The key challenge for both government and industry is to maximize drug authentications once the programme has been launched. A lack of public adoption will be a crying shame and a missed opportunity after much effort has gone into launching a national program. It is therefore critically important to undertake extensive efforts at public awareness and motivate the highest level of authentication. That must be a shared objective of the agency, drug companies, and national media.

A concerted effort at public education will undoubtedly have substantial success. Consumer authentications have a multiplicative impact due to the vast number of inspections across the marketplace. And that in turn would serve not only to detect counterfeit drugs but also deter their appearance. Criminals do not wish to be caught. The greater the number of inspections undertaken by the general public, the less the likelihood of criminal activity due to the possibility of immediate detection and interdiction. And that outcome will represent an enduring testament to success.


The publication of the MoHFW draft regulation has spurred sudden hope toward fulfilling the national desire to eliminate counterfeit drugs across India. One unfortunate outcome, however, is the appearance of press reports that the draft regulation in present form will be an instant panacea, and that the counterfeiting problem will just simply go away [12]. That will not happen. If the application of a mere static barcode on a package could eliminate counterfeit drugs, then such a simplified approach would have been deployed long ago across all markets.

The barcode is instead merely the foundation for supporting a holistic programme whose design must be customized to the unique needs of a particular market. The trio of articles in this series has offered just such a solution for India. The overall design and its various intrinsic components were based on learnings from the global marketplace and best practices borne of both success and failure in prior attempts.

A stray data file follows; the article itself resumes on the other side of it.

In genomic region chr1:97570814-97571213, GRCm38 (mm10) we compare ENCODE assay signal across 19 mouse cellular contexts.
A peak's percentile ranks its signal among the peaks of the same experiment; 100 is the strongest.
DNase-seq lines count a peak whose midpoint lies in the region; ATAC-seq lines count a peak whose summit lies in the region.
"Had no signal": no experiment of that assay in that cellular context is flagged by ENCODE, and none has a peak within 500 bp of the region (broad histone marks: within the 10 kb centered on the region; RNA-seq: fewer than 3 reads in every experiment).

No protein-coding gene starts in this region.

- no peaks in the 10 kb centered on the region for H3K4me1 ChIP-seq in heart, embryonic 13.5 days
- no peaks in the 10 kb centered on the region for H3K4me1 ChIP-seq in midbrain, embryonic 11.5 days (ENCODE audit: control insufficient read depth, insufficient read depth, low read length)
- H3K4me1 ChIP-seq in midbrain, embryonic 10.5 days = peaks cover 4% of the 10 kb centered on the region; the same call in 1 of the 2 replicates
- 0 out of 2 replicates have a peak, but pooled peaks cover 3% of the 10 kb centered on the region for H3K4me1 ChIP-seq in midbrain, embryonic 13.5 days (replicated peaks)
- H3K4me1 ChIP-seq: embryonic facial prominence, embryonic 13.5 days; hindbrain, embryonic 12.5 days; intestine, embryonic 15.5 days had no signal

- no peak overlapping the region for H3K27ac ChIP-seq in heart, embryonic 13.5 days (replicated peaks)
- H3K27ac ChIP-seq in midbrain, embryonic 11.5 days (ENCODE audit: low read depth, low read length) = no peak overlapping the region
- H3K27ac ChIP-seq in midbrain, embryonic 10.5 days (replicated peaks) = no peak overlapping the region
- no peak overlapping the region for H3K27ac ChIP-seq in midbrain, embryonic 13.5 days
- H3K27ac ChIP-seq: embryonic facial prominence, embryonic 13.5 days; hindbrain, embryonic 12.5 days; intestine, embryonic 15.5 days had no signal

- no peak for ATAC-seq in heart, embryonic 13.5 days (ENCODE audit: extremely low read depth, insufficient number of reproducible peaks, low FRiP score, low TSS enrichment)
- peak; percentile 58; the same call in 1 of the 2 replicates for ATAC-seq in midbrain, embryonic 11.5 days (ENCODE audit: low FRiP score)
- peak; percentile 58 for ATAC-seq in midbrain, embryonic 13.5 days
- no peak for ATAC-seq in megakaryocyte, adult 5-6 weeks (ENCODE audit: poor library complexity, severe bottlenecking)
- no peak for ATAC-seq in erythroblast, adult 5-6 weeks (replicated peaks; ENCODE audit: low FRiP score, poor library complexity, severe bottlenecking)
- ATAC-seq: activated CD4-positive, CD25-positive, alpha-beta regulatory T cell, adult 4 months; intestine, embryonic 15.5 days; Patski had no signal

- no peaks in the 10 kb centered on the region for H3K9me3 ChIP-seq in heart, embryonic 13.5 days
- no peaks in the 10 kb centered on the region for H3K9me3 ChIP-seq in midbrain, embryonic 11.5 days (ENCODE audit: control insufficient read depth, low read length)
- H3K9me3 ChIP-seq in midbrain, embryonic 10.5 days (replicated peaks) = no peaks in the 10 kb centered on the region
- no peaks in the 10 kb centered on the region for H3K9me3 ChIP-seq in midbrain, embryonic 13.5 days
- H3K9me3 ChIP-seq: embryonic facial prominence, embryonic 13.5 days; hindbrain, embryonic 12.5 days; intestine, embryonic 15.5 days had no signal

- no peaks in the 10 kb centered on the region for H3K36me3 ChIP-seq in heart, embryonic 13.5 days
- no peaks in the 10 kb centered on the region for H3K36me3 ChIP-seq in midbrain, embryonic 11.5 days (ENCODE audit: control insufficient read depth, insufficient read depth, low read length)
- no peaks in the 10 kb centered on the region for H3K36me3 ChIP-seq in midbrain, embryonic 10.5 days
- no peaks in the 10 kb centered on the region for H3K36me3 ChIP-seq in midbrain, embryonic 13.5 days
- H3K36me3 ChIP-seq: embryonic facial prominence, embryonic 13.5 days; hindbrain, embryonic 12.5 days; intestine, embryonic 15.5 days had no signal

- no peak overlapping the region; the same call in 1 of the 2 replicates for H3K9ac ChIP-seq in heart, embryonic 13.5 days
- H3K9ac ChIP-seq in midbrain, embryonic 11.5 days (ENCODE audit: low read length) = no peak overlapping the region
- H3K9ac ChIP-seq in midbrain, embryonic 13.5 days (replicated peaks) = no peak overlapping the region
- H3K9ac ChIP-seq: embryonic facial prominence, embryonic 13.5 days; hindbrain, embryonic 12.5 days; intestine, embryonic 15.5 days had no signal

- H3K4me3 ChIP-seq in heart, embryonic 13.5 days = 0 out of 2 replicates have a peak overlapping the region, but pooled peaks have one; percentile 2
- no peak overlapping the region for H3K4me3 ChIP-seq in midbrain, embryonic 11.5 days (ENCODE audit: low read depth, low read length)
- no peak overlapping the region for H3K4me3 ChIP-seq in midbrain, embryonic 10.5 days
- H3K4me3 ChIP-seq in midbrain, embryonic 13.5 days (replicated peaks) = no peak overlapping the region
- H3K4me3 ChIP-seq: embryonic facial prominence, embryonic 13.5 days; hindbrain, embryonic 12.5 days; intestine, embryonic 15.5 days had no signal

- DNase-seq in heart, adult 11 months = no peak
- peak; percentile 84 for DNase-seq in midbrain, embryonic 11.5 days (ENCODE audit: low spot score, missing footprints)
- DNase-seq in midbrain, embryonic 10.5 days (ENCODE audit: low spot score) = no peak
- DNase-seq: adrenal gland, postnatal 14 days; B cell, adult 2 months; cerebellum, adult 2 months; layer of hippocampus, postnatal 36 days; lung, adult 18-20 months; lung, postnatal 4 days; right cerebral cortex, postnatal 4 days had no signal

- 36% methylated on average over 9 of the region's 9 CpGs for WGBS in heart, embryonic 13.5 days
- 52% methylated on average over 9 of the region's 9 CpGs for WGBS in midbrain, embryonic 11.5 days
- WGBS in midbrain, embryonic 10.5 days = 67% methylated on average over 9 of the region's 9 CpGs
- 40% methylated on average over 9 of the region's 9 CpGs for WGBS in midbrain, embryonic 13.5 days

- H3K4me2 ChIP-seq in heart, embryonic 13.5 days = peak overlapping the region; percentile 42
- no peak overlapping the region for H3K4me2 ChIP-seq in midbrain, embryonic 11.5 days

The following is a brief summary of six key elements offered in this trilogy for the Indian programme:

  1. The barcode to be placed on drug packages should contain only a limited set of data, follow international standards in terms of structure and content as developed by GS1, and embed a unique serial number. Each drug package is therefore individually serialized.
  2. All saleable packages, including notably blisters, must be included in the programme and is therefore subjected to serialized barcoding. Those medicines deemed to be sensitive or especially vulnerable to counterfeiting should contain an additional nonclonable technology, such as a fingerprinted token.
  3. The MoHFW programme should only follow an authentication requirement and avoid implementing Track & Trace. Furthermore, consumers must be empowered as authenticating agents through use of a single mobile application offered by the government that will serve as the unitary gateway for all drug verifications.
  4. The mobile application would in the first instance direct all traffic to the MoHFW (or other appointed agency) for drug identification by way of the GTIN, after which the product owner would undertake serial number verification and notify the consumer accordingly.
  5. An ideal way to operationalize the programme across all package types, and blisters in particular, is to apply pre-serialized labels. This approach can be undertaken in quick order and at reasonable cost. The NPPA should allow drug companies to recover up to 0.5 INR per item, which would be sufficient to cover the operating cost of a label-based solution.
  6. The MoHFW should permit and even encourage the drug industry to capitalize on the barcoding programme to introduce consumer engagement programmes that create a deeper relationship with customers and usher greater public knowledge about disease, therapy, and drug adherence.

The MoHFW has been very wise to initiate a programme with just the top 300 drugs. This cautious approach would help to ensure that any deployment obstacles are limited and can be quickly resolved. The foundational elements of an effective programme have already been proposed in the MoHFW draft. The amendments and operational revisions offered in this trio of articles would allow India to have one of the most successful anti-counterfeiting programmes anywhere, and one that fully meets the distinctive needs of this market in an effective, economical, and enduring manner.














* The use of the generic term barcode throughout this article refers only to the two-dimensional barcode that has been proposed by the MoHFW, and not the linear barcode used for retail scanning found on all packages.

Dr Avi Chaudhuri is founder of The Kulinda Consortium, a global alliance of solution providers that focuses on emerging nations to protect their citizens from counterfeiting, illicit trade, and revenue loss. His work in this field began when he became the victim of a counterfeit drug while traveling in India nearly two decades ago.

Dr Chaudhuri introduced the very concept of serialization to the Indian pharmaceutical industry in 2007, which later set in motion India’s drug export serialization programme. He is an acclaimed expert in the field of anti-counterfeiting, working with both governments and the private sector.

Top photo by Naveed Ahmed on Unsplash